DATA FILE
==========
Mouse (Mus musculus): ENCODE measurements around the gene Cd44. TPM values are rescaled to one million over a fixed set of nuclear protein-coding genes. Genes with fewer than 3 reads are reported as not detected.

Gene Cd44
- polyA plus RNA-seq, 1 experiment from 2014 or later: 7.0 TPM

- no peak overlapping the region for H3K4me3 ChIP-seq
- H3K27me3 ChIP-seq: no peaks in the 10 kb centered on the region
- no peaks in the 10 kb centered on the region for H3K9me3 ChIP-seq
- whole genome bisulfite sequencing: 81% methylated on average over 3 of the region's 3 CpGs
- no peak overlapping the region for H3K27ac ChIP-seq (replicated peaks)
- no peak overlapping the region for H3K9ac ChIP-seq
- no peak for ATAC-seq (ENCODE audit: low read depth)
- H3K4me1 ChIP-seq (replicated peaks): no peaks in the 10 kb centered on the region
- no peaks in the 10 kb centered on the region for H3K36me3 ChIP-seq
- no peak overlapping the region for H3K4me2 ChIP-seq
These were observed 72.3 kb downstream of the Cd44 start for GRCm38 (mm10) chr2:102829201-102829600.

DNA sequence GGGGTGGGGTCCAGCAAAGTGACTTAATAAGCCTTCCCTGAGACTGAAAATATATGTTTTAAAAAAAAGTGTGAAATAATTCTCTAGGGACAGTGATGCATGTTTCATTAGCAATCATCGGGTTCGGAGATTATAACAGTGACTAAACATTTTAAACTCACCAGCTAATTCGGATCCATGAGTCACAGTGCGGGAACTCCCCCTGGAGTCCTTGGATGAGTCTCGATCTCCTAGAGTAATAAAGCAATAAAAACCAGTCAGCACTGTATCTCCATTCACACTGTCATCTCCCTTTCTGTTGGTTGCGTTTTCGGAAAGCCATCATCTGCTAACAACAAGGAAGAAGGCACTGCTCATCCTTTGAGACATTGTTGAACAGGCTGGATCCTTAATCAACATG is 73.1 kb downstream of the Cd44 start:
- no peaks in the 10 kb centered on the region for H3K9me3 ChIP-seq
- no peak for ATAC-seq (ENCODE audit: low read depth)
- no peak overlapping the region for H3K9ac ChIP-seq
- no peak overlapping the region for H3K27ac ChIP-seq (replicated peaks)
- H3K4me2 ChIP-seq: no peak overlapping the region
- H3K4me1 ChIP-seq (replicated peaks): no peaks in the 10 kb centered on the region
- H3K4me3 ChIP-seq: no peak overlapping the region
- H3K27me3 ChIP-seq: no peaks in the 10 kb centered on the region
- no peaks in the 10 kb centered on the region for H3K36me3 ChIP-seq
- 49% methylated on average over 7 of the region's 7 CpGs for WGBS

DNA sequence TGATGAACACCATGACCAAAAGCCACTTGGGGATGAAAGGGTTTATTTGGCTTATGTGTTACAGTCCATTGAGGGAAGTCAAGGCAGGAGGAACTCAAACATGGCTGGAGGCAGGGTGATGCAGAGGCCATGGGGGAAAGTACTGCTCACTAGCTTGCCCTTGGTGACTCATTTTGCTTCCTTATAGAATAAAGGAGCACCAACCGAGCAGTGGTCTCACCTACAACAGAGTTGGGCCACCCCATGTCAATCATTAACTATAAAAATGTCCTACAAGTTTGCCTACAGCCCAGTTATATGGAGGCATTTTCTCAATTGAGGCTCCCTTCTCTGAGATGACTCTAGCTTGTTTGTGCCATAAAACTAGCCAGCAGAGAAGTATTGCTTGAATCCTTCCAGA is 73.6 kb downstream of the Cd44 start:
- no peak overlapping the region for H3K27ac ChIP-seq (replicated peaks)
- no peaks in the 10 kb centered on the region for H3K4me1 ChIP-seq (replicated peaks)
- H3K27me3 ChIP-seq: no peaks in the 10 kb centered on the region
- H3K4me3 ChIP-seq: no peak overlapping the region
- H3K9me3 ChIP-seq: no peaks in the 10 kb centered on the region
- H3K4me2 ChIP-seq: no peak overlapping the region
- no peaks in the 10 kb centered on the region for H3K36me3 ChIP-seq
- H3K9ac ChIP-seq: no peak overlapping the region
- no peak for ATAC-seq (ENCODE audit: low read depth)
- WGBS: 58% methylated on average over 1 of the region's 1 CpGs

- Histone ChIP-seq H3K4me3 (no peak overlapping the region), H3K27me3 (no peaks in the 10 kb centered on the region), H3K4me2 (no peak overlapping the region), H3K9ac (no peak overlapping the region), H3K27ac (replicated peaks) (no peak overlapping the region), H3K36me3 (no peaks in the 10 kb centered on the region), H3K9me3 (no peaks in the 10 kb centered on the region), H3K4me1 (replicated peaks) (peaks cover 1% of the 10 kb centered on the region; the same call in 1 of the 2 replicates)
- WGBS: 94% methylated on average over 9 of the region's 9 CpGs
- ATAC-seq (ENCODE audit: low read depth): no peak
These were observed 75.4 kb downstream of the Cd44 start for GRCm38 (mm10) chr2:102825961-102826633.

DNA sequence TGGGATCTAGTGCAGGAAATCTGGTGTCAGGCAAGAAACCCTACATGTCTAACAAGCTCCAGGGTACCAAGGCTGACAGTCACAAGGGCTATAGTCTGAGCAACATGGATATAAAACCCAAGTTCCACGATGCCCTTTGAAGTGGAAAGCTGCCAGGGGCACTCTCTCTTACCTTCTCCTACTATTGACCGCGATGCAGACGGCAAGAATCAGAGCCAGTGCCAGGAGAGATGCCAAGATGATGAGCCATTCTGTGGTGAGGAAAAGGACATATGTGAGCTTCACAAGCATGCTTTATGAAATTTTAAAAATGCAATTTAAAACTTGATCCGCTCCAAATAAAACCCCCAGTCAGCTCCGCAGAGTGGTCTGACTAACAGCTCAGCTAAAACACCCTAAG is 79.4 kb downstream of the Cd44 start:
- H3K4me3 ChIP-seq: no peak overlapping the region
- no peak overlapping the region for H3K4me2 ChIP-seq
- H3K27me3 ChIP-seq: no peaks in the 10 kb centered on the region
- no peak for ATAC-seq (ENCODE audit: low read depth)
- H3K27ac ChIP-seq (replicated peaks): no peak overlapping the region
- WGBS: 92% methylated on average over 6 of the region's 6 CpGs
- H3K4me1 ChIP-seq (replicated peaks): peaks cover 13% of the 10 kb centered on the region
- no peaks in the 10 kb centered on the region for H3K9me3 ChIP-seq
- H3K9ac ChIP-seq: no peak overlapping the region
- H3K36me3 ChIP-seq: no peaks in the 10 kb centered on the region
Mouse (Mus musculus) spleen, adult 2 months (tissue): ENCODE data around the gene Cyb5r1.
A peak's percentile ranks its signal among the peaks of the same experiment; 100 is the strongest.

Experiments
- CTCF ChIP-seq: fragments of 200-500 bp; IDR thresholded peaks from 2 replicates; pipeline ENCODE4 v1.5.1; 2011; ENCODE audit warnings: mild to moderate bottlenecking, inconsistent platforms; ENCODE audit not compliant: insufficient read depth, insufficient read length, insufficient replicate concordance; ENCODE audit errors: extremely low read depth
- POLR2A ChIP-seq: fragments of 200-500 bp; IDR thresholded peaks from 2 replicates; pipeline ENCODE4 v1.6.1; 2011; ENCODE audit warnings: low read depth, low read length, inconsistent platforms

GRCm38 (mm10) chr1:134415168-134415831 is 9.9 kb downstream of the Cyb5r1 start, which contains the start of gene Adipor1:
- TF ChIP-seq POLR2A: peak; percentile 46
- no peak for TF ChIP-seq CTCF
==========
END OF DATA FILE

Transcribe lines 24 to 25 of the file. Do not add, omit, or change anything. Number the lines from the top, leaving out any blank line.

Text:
- no peaks in the 10 kb centered on the region for H3K36me3 ChIP-seq
- 49% methylated on average over 7 of the region's 7 CpGs for WGBS